The remaining gardens continue to
exist today as part of the floral greenhouse/showhouse, displaying many annual
and perennial flowers throughout the outdoor growing season.
In 2006, the Niagara Parks Greenhouses
celebrated its 60th Anniversary. To commemorate this anniversary, the Niagara
Parks Greenhouse was renamed the Niagara Parks Floral Showhouse.
Blossoms lining a sidewalk at the Floral Showhouse
December 13, 2011 - NPC Media release
Village finds new home at Niagara Parks Commission Botanical
NIAGARA FALLS, ON – The Cullen Miniature Village,
which has delighted hundreds of thousands of visitors at its
former location in the Durham Region, has found a new home
in The Niagara Parks Commission’s (NPC) Botanical Gardens.
Botanical Gardens will be the perfect site for the Miniature
Village,” stated NPC Chair Janice Thomson. “The village was
originally developed for a botanical setting and they were
intended to be viewed by audiences of all ages; our
Botanical Gardens, with the Butterfly Conservatory right
next door, will be the perfect home for this collection”.
is made up of 182 separate items, including the main
village, cottage country, a train system, fairground, Santa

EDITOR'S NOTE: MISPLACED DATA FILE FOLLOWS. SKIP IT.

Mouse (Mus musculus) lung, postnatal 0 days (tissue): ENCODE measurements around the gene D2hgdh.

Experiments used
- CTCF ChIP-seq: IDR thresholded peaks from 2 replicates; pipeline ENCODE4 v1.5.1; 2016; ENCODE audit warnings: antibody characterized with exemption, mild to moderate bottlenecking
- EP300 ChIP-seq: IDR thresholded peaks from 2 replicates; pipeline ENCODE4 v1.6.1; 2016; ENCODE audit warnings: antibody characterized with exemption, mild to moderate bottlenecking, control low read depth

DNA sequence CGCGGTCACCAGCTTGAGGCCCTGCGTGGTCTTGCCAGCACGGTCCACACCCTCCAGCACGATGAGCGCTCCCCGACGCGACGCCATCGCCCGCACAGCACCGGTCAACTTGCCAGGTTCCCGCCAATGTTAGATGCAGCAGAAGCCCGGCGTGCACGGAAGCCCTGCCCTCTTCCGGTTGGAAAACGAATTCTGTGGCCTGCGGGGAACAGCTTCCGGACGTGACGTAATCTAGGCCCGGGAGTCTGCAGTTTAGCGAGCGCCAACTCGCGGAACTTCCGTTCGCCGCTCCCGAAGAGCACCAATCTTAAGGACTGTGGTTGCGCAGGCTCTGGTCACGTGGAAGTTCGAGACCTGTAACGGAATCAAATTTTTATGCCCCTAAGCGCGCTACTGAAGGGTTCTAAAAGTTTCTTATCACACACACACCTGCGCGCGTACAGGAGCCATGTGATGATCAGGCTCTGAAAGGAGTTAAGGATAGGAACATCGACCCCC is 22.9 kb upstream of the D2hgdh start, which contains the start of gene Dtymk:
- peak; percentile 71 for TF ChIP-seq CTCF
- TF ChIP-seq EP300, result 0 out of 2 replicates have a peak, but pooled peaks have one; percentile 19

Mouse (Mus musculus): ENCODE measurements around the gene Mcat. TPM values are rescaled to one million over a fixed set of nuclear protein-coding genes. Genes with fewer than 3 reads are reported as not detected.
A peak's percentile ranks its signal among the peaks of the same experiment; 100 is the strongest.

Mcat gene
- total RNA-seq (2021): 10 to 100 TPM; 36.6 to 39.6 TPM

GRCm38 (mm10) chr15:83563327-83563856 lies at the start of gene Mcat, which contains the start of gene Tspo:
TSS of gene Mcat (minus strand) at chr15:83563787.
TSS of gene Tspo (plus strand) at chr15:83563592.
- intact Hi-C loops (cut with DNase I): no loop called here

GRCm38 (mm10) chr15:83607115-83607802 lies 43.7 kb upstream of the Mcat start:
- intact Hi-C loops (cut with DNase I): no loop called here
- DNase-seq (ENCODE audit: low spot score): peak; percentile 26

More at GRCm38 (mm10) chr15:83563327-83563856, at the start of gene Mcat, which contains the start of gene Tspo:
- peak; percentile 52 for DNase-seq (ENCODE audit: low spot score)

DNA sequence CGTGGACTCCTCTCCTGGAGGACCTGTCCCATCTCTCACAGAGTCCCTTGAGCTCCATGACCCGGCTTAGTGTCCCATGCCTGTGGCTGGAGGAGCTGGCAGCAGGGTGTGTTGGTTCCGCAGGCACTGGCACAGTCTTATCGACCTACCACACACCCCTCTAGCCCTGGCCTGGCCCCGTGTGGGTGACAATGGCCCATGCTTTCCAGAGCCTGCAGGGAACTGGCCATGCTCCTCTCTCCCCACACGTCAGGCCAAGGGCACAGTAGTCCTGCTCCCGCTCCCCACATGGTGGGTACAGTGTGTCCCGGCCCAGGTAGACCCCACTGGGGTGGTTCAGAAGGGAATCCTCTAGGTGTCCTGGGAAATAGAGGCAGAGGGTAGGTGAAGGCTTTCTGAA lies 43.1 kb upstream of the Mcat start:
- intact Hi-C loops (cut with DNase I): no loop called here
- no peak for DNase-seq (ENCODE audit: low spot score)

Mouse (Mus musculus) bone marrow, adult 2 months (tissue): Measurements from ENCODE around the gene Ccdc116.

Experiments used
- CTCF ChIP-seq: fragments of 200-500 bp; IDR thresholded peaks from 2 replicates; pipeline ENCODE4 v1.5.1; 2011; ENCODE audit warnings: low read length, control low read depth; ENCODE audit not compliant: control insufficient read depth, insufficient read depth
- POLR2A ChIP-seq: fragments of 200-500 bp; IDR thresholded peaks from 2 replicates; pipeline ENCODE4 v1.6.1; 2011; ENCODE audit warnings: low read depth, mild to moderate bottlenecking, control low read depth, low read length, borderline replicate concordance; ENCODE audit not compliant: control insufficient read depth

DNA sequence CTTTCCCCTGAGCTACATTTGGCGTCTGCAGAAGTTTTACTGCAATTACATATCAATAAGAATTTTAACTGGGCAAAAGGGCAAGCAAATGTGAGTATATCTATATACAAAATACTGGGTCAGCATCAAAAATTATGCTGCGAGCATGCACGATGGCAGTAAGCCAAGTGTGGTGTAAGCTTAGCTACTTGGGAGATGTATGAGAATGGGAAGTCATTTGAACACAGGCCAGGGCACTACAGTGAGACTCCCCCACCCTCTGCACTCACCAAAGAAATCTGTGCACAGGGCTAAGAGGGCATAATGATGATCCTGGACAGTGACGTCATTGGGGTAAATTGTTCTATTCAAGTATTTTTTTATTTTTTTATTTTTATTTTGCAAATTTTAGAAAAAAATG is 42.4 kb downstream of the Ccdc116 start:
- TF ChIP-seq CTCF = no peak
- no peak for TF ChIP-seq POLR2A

Claus parade, and miniature accessories. The City of Oshawa
purchased the village for $239,000 following the closure of
Cullen Gardens. It has remained in storage ever since. NPC
will pay the City of Oshawa $20,000 a year, over a five year
period for the collection, starting in 2013.
“This is a
wonderful addition to the Parks and will provide visitors
with yet another compelling reason to visit Niagara Parks
and Niagara. This was a much-loved attraction when it was
part of the former Cullen Gardens and we believe that it
will become an even greater attraction here,” Thomson said.
Once the village is refurbished and reassembled by NPC it
will be put on public display in 2013. NPC has also pledged
to erect a plaque identifying the important role the City of
Oshawa played in keeping this unique collection intact for
Oshawa Mayor John Henry, the planned move of the Cullen
Miniatures to its new home at The Niagara Parks Commission’s
(NPC) Botanical Gardens, celebrates a great man and
visionary, Mr. Len Cullen. By keeping the collection intact,
the City of Oshawa and NPC collectively bring new life to
this treasured miniature heritage collection. “I look
forward to visiting The Niagara Parks Commission’s Botanical
Gardens to celebrate together the collection’s rebirth in
one of Canada’s natural wonder locations. This is a fitting
tribute to the creator of the collection,” said Mayor John
FALLS THUNDER ALLEY NAVIGATOR
Date last updated:
December 10, 2014